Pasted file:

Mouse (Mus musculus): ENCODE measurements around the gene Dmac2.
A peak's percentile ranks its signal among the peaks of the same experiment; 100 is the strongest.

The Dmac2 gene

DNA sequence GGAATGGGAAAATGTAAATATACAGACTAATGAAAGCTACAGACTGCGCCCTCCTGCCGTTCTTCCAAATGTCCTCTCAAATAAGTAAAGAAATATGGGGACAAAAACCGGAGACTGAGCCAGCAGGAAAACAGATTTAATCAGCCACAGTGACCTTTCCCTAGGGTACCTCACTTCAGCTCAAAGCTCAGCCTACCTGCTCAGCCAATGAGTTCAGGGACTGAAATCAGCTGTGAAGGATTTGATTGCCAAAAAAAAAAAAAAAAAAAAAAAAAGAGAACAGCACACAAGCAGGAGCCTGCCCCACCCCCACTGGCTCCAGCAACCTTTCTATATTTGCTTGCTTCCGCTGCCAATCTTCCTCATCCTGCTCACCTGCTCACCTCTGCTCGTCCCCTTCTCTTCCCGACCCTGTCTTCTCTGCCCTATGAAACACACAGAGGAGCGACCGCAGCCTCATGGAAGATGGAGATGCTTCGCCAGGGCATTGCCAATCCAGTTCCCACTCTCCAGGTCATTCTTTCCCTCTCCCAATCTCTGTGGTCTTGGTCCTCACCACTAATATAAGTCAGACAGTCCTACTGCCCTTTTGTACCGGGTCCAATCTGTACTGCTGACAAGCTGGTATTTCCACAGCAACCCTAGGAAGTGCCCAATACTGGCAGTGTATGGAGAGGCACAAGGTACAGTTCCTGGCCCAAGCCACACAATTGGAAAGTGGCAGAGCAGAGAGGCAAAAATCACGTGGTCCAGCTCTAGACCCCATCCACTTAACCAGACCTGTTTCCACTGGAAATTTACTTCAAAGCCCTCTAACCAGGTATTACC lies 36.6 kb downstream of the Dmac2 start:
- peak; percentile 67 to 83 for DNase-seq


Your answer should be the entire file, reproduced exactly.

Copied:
Mouse (Mus musculus): ENCODE measurements around the gene Dmac2.
A peak's percentile ranks its signal among the peaks of the same experiment; 100 is the strongest.

The Dmac2 gene

DNA sequence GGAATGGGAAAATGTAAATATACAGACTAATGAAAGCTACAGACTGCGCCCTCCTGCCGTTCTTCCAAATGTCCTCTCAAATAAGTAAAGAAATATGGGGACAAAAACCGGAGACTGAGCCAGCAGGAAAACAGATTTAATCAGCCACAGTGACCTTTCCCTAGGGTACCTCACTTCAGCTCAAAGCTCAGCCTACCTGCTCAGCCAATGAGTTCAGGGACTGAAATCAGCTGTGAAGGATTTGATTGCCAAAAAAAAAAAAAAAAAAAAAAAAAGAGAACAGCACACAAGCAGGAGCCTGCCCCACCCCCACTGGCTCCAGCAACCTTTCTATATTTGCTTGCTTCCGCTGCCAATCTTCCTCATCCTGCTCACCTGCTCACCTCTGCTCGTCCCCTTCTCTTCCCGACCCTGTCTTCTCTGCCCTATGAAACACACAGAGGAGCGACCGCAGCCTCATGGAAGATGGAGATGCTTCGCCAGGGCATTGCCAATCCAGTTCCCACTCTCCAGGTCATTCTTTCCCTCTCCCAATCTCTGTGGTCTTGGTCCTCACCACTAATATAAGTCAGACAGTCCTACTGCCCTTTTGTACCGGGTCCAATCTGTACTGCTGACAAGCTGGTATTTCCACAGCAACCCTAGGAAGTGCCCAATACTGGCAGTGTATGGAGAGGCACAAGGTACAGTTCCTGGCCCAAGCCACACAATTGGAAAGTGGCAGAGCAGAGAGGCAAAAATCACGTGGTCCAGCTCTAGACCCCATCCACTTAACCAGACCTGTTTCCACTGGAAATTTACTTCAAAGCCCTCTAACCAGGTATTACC lies 36.6 kb downstream of the Dmac2 start:
- peak; percentile 67 to 83 for DNase-seq